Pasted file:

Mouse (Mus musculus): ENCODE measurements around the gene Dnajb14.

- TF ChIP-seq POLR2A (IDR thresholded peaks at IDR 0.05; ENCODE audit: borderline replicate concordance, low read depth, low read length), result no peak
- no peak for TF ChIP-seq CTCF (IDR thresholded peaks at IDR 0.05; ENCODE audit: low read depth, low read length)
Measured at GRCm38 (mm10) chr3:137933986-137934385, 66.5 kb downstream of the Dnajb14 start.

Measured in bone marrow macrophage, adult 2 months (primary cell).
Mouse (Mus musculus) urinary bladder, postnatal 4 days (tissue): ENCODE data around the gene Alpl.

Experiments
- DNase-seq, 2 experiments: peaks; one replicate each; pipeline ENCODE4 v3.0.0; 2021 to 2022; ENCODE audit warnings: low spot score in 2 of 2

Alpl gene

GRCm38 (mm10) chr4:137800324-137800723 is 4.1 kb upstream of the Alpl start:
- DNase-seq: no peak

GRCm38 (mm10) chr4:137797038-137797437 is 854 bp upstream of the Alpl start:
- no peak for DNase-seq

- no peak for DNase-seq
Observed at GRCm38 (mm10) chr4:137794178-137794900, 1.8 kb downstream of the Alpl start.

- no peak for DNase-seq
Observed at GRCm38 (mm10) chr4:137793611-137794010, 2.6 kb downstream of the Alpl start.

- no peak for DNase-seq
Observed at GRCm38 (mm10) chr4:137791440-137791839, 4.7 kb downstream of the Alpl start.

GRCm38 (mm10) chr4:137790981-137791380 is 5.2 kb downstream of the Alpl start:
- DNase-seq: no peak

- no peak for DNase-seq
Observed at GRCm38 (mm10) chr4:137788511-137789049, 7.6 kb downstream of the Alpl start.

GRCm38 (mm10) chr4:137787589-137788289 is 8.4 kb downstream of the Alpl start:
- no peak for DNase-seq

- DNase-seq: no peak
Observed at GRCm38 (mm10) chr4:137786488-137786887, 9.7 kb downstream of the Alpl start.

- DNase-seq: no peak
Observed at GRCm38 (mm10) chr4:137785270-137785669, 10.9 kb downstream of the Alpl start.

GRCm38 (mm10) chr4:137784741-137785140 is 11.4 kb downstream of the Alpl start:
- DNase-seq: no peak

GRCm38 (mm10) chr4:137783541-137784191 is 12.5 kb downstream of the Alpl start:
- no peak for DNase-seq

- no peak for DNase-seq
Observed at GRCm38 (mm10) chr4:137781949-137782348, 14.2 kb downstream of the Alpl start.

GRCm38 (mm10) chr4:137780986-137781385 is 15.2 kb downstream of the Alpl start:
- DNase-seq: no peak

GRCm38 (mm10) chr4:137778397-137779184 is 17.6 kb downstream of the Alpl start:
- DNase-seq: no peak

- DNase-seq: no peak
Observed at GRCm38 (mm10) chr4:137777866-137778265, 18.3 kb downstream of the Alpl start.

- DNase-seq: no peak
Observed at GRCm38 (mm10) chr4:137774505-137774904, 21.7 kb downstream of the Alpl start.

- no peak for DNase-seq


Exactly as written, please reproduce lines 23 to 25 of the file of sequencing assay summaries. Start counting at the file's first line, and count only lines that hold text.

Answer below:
Observed at GRCm38 (mm10) chr4:137788511-137789049, 7.6 kb downstream of the Alpl start.

GRCm38 (mm10) chr4:137787589-137788289 is 8.4 kb downstream of the Alpl start:
- no peak for DNase-seq